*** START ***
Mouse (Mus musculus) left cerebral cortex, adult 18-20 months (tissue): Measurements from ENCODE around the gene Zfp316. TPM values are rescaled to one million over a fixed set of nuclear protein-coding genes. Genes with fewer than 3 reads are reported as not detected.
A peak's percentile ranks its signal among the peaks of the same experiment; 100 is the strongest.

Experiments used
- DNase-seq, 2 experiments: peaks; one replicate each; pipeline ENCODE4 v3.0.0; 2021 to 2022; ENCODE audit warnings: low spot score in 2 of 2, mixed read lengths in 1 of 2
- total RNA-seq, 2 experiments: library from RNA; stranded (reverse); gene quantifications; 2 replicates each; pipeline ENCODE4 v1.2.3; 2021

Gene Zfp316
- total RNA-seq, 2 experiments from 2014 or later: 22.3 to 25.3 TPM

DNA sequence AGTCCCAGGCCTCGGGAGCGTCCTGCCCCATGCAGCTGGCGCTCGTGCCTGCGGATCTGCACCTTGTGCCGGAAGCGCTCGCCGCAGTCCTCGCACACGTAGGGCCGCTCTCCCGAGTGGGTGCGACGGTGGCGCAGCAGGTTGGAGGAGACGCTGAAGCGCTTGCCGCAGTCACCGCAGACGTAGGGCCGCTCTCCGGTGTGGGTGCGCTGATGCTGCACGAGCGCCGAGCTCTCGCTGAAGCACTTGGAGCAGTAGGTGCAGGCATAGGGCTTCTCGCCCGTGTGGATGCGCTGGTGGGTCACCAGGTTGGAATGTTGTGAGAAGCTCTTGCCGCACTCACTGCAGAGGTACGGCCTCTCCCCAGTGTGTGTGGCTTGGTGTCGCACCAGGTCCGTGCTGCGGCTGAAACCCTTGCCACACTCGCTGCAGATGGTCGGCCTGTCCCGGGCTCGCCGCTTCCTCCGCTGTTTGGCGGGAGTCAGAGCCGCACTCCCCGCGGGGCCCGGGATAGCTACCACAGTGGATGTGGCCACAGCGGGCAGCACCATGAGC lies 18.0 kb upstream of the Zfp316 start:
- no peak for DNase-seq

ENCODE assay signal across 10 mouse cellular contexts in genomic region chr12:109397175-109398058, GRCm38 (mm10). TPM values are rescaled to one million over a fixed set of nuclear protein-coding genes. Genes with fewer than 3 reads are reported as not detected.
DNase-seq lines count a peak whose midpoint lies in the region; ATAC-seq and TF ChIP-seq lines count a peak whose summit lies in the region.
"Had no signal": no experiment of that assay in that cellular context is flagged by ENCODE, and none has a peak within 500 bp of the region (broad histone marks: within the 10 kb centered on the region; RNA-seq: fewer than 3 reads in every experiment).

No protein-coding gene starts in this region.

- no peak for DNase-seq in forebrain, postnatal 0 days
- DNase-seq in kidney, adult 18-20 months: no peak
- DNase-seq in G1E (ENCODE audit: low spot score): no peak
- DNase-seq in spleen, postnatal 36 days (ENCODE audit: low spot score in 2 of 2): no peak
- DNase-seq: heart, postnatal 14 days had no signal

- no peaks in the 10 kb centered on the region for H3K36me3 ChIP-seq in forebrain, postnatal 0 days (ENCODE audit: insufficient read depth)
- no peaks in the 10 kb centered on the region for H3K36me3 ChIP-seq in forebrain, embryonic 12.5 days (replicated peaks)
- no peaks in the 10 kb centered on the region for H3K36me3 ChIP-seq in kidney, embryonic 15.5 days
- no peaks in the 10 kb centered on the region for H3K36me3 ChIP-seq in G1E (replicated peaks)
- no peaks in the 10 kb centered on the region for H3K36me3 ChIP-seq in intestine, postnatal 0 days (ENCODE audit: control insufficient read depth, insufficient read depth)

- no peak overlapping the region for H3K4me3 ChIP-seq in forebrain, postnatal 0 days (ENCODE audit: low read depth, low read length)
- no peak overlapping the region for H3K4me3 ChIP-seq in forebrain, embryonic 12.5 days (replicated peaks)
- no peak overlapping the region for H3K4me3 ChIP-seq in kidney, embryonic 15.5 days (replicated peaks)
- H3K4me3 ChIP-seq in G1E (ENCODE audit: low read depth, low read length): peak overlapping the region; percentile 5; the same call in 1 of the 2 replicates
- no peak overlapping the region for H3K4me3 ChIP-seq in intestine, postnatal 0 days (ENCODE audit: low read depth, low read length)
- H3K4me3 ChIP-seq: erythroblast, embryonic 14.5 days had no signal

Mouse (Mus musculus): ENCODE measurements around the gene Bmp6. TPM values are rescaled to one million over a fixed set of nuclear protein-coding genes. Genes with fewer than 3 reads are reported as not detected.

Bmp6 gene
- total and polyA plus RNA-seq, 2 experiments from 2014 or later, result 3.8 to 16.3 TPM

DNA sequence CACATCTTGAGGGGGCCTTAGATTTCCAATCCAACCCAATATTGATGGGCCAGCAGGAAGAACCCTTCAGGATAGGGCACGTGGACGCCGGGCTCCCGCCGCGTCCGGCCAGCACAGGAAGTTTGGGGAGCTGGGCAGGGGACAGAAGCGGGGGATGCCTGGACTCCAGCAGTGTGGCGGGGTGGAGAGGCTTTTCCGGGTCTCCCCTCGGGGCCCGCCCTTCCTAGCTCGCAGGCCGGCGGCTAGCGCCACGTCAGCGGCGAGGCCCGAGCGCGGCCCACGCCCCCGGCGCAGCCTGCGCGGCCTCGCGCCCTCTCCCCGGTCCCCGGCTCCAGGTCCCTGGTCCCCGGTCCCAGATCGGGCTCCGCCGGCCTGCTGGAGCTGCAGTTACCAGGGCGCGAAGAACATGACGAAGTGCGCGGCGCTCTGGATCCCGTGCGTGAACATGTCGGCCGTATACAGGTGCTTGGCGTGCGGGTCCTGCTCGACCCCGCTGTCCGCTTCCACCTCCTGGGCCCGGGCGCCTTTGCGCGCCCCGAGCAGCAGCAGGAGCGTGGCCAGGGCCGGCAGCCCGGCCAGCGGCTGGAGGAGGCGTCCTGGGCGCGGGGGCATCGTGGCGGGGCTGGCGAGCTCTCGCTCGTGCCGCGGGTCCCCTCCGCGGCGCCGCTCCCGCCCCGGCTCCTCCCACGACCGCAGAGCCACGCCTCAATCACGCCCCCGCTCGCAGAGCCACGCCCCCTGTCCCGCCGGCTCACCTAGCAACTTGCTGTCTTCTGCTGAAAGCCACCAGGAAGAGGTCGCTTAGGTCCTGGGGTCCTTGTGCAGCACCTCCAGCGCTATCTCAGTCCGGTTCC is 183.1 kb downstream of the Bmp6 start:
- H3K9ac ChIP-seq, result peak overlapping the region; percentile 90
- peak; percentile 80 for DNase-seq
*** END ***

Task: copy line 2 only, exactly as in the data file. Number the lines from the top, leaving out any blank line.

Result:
A peak's percentile ranks its signal among the peaks of the same experiment; 100 is the strongest.